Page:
Prof Oi emphasized the need for the Chinese government to locate profitable emerging industries and the conditions necessary for their success while recognizing the importance of relations between the private sector and the state. She also questioned the global market’s capacity to absorb products from new industrial centers in China, warning of potential overcapacity and market rebound. Despite all the efforts of local governments to cope with challenges from emerging industries and global strategies, such efforts are not 100% guaranteed to remove fiscal deficits or for long-term success. More studies are needed to understand the implications and effects of evolving strategies.

Q&A Time

Q: You mentioned industrial and integrated production parks, all on the supply side. How does such development solve the demand-side problems China faces? Is there a fully sustainable solution to domestic demand to prevent China from overcapacity issues like those in the solar PV panel market?

A: I think planning, whatever type it is, must be done on the corporate level and be market-effective. In a capitalist country, corporate-level planning is based on hard data. If someone is doing something and does better than I do, I’m wise not to do it. But if we can redirect production to another country, we can create jobs and market there and avoid a market rebound, thereby stabilizing demand. It is one solution.

China’s current investment-driven, export-oriented growth model must pivot towards a consumption-driven economy for long-term sustainable development. It’s the proper driving force of the economy. Though currently undermined by economic challenges, consumer confidence can improve over time. China has to create a more consumption-driven economy. There are many difficulties in the current model. However, companies engaging with healthcare and elderly care services have leveraged the demands of an aging population. Many of these companies are private and are major market players in innovation and employment.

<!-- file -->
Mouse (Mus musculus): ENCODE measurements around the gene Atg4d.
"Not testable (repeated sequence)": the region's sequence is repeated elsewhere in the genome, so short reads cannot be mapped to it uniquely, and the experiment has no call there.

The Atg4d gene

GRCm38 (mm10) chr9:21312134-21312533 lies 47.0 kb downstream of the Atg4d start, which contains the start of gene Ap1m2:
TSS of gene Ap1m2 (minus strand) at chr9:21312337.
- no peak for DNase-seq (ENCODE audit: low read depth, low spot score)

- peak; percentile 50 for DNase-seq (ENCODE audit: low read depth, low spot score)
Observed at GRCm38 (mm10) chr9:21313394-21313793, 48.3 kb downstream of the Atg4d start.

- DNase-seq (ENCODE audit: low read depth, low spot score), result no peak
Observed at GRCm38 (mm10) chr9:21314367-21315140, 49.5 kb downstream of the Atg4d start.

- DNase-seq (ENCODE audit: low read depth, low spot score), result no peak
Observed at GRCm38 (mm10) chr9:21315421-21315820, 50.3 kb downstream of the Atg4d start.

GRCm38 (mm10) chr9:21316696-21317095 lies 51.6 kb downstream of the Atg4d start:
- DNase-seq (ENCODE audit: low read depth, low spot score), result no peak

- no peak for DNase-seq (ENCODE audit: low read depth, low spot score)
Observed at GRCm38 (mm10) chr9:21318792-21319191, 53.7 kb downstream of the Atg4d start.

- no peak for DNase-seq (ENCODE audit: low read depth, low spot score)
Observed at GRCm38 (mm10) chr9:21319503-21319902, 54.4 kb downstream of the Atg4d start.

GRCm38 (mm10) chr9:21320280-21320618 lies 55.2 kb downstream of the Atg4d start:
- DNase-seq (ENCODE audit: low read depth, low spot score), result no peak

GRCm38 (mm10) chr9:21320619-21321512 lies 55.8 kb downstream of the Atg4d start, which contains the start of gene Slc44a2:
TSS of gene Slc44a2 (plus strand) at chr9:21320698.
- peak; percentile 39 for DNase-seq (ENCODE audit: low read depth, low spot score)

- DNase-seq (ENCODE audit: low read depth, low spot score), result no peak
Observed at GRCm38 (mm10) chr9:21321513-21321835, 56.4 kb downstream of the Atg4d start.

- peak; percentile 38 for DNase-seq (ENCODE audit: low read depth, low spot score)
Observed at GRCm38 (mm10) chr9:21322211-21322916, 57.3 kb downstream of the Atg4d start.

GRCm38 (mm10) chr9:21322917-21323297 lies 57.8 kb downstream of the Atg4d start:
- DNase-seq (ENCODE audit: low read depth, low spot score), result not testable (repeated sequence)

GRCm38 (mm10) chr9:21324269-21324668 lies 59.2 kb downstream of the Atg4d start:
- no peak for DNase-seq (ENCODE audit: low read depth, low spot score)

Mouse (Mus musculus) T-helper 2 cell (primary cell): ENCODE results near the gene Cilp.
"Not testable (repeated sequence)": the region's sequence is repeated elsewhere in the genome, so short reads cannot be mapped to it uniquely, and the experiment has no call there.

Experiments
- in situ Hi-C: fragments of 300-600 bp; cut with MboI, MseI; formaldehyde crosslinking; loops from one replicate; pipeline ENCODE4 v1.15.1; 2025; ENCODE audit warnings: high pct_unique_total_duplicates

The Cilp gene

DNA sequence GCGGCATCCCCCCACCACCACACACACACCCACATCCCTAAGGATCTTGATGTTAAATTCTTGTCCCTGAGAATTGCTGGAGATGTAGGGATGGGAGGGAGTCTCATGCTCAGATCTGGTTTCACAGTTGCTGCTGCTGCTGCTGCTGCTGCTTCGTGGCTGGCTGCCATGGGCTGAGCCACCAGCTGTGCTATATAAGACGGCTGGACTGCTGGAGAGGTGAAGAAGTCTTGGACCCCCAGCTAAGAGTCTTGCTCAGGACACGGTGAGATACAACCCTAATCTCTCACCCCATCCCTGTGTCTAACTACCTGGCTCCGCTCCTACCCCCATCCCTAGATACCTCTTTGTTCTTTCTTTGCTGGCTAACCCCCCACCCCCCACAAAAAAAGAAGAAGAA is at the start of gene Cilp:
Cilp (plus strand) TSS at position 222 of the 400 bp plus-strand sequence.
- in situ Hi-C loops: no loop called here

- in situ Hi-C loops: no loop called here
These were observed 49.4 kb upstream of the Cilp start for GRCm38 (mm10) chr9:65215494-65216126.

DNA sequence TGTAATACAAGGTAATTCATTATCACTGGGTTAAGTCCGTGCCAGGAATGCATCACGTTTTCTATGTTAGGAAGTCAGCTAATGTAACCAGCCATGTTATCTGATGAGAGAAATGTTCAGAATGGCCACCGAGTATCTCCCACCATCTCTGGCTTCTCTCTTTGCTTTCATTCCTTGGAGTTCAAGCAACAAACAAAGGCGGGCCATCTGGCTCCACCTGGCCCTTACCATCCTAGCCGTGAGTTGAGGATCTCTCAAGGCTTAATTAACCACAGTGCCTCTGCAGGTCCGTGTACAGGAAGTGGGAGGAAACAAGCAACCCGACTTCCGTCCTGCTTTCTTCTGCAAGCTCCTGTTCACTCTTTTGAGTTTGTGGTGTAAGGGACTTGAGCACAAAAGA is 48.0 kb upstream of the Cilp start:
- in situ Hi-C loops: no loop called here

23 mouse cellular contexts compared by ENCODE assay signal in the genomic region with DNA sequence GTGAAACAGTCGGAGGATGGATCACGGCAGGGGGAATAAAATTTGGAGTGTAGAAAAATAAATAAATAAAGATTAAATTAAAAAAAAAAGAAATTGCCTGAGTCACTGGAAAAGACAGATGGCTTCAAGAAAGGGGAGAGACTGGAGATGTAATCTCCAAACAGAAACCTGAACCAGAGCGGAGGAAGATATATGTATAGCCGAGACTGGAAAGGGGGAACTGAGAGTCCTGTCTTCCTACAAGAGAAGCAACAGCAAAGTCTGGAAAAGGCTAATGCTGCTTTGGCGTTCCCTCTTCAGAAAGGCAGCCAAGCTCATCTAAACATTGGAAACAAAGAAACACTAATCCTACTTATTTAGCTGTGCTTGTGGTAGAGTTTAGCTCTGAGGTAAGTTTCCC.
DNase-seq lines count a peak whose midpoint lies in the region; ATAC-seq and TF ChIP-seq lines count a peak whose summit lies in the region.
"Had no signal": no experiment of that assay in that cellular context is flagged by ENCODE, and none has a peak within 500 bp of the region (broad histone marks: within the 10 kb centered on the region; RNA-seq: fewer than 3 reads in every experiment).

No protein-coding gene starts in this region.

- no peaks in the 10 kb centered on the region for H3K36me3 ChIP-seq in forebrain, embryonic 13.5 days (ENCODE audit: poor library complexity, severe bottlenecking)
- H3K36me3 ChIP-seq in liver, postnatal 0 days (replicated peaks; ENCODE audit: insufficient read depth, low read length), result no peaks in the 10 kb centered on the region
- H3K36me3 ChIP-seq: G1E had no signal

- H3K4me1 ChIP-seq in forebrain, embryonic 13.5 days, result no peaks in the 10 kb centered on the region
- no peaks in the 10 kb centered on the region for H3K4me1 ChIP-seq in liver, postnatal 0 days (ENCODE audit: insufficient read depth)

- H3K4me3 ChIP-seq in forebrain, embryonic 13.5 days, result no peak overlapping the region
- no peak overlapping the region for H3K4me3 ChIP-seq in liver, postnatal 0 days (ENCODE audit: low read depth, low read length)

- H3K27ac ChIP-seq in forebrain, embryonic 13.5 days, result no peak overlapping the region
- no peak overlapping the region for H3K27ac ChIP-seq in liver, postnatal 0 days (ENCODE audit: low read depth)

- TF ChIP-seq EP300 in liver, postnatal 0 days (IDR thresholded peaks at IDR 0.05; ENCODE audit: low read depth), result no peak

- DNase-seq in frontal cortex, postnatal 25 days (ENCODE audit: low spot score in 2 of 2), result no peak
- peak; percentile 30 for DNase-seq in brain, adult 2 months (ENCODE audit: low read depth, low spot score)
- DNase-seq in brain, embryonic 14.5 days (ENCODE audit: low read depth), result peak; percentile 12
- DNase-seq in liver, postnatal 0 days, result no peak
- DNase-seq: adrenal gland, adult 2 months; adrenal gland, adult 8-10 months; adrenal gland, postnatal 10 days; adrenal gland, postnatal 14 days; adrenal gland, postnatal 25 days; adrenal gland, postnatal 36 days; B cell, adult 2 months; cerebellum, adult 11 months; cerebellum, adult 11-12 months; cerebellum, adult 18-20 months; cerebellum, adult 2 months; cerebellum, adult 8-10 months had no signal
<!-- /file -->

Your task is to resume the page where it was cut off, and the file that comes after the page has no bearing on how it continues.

Q: There are many industrial clusters in manufacturing, but several industrial parks are idle. Few young people volunteer to work there, preferring white-collar jobs in large cities. What would happen if this situation continues in China?

A: Many researchers are discussing similar problems. Young people tend to “lie flat.” They decide to get away from fierce competition. They are reluctant to work. They prefer staying at home. It’s a problem China must face because it leads to increasing production costs and a shortage of labor force.

The most notable phenomenon is the application of autoboots and automatic production lines. In a large factory, few workers can be seen, except some riding scooters and shuffling to attend to the machines. There seem to be too many holders of bachelor’s degrees and higher degrees because of the expanded enrollment of universities, particularly substandard universities.